Wednesday, 4 January 2017

What children's books will survive? – David Thorpe

What stories for children told today will still be around in 100 years? What qualities in these books will future generations find appealing?

What's got me wondering about this is that lately I've been looking at remarkable books still popular now that were written either in or about the 19th century.

Amongst these are Laura Ingalls Wilder's best-selling series of Little House books and Lucy Maud Montgomery's series beginning with Anne of Green Gables. Both are still in print.

Wilder based her books on her childhood which was in the northern Midwest US during the 1870s. She wrote eight titles which were published by Harper & Brothers from 1932 to 1943.

Of the Little House books I've been particularly entranced by the first, Little House in the Big Woods. It tells in extraordinary detail how her family – Caroline and Charles, elder daughter Mary Amelia, and herself, aged 6–7 – survived in the frozen woods of Wisconsin in an almost completely self-sufficient way of life.

Charmingly illustrated, it is almost a 'how-to' manual of survivalism, describing in some detail the making of clothes, gathering of wild honey, butchering of animals, how to birth a calf, how to make butter and cheese, and how to keep warm and travel on a sleigh in deep snow (put hot baked potatoes in your pockets and boots).

Most interestingly it describes the collection and refinement of maple syrup from the sap of the trees which is done with Grandpa and Grandma.

When Pa goes hunting he hauls back a deer and this is skinned, the leather cured and the meat smoked for the winter.

If I were ever on Desert Island Discs I think I'd choose this book to take with me to the desert island because it would be both helpful and entertaining!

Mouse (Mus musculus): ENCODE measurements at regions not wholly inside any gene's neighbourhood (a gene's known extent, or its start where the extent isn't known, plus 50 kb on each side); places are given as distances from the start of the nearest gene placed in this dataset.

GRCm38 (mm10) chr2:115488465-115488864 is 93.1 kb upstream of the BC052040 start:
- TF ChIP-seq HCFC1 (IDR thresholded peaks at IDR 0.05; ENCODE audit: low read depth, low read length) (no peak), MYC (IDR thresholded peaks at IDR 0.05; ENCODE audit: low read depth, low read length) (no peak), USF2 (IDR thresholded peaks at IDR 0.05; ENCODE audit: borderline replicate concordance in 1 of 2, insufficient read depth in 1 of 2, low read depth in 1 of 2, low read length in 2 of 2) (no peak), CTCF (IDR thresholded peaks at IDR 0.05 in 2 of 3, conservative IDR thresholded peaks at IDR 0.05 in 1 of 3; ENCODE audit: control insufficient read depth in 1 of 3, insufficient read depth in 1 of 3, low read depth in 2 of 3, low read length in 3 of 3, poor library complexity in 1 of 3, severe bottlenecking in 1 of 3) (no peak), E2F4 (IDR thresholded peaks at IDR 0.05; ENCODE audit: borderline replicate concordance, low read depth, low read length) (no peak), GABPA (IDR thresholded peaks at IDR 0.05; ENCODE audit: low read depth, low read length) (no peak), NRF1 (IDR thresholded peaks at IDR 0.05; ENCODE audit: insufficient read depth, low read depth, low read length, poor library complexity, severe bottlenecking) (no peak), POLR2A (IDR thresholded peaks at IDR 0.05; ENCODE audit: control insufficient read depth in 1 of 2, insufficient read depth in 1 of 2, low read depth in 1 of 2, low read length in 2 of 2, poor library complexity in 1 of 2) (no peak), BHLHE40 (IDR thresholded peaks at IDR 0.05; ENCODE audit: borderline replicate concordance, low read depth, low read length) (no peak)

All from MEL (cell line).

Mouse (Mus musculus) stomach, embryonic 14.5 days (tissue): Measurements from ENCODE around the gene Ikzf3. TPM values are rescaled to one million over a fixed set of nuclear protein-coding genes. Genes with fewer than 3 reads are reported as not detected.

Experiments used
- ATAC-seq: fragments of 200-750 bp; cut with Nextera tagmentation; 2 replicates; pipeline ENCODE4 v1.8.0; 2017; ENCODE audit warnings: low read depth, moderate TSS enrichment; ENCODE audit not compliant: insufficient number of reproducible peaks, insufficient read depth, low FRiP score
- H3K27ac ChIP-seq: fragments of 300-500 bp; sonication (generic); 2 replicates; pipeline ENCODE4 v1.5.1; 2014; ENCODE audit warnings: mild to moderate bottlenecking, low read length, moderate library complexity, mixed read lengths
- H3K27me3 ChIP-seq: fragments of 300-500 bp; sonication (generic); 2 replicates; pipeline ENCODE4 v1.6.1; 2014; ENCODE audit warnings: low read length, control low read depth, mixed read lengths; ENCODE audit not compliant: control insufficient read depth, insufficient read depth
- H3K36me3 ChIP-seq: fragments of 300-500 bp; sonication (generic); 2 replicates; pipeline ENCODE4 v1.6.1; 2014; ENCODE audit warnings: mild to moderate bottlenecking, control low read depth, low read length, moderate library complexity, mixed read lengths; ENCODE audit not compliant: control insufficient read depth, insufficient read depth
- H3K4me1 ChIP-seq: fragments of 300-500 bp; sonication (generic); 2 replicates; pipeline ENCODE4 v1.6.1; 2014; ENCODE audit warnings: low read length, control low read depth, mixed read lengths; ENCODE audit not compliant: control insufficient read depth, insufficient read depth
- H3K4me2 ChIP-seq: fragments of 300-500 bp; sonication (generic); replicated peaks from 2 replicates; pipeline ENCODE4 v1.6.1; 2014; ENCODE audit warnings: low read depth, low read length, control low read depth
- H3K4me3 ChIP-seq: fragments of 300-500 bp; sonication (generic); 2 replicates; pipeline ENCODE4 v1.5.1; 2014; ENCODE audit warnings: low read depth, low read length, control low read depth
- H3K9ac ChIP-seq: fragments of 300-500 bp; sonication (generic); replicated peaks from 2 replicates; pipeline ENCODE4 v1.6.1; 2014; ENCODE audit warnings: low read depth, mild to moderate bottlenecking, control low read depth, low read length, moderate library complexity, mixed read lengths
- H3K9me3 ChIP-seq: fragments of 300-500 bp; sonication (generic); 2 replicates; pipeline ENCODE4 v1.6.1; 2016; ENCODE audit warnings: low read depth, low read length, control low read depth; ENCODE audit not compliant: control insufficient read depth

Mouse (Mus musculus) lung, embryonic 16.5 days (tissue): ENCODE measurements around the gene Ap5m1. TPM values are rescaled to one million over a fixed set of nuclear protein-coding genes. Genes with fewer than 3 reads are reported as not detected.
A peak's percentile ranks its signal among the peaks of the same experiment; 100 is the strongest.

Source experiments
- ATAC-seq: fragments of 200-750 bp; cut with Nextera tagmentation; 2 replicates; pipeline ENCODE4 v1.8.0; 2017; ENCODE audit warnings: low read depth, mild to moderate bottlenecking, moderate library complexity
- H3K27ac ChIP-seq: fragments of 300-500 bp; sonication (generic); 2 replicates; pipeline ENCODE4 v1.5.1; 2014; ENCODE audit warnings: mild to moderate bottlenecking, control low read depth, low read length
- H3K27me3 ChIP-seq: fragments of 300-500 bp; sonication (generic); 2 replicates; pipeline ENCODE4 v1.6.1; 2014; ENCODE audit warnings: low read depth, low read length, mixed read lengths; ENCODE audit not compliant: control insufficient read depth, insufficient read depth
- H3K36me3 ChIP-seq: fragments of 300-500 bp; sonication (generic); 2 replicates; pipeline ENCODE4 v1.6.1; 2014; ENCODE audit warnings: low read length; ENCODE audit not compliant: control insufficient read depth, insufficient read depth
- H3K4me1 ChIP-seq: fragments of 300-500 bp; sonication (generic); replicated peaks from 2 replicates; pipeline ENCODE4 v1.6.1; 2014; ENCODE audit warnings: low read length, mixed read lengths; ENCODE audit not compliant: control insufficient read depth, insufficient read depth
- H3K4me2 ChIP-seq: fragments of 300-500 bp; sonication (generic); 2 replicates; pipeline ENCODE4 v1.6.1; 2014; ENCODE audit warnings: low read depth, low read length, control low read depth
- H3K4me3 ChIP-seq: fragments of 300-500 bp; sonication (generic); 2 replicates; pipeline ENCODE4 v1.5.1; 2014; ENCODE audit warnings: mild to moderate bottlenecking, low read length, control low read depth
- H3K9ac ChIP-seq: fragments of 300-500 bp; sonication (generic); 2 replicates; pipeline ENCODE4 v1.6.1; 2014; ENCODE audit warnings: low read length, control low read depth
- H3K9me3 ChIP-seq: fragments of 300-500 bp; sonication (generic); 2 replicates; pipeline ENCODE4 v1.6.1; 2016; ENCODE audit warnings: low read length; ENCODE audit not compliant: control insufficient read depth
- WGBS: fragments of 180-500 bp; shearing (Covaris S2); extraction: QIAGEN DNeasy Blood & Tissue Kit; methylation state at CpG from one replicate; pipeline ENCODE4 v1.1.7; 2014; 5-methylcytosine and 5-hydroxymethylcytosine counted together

For it's not all hard work. Most nights Pa tells the girls a story (which we hear too) with them sat on his knee and plays them a song on his fiddle.

Not only can Pa build a house, hunt and make furniture, he is musical!

Little House in the Big Woods was serialised in the BBC tv programme Jackanory in the 1960s.

Little House on the Prairie continues the story in the same style, describing how in 1869 the family moved via covered wagon from Wisconsin to Indian Territory on the prairie of Kansas. Then they had to build a whole new house.

Little House on the Prairie became an NBC network tv series that ran from 1974 to 1983 and revealed much about the pioneers and settlers and their relationship with the indigenous tribes.

Lucy Montgomery's Anne series is likewise a glimpse into a lost world. Although fictional it is strongly based on the real community of New London, Prince Edward Island in North East Canada.

A key moral message of the books is the need for self-improvement, and the civilising values of respect for others.

As a more sustainable version of Disneyland or Harry Potter World, the location for the story, Green Gables farm, became a visitor centre and the seed for the creation of a National Park.

Nowadays, adults probably read these books now more than children, but they may be reading them to their own children simply because they themselves read them when they were kids.

They are fascinating because they provide a window onto another way of life. There is a nostalgia or a longing for those simpler times and the simple morality they espouse. It seems a marvel that the ways of life described are only three or four generations ago.

And there's a feeling that perhaps, if the apocalypse comes, we or our children may have to learn to live that way again: close-knit, close to nature, relying on our wits, fitness, morality and skills. I think that's why I put some of these practical tips about survival in my own apocalyptic novel Stormteller.

Maybe in 100 years it will be these kind of books that will still be read. What do you think?

[David Thorpe is the writer of Marvel's Captain Britain, the sci-fi YA novels HybridsDoc Chaos: The Chernobyl Effect and the cli-fi fantasy Stormteller.]

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